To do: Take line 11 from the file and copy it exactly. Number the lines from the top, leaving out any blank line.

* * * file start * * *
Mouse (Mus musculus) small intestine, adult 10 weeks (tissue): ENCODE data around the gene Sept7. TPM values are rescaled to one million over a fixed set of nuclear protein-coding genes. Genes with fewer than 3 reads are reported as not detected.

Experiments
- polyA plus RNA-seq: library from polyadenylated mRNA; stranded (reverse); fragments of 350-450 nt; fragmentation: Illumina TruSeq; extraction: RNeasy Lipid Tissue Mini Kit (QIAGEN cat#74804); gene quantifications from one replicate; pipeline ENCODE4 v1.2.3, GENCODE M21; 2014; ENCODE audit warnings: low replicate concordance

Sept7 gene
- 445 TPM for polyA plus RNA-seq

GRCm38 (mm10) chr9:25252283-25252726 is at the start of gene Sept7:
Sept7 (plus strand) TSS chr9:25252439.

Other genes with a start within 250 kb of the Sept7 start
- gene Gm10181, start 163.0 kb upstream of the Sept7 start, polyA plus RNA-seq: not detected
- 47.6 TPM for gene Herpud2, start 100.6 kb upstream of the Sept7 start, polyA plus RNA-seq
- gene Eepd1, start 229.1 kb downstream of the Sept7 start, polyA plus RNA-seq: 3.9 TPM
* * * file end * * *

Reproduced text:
- gene Eepd1, start 229.1 kb downstream of the Sept7 start, polyA plus RNA-seq: 3.9 TPM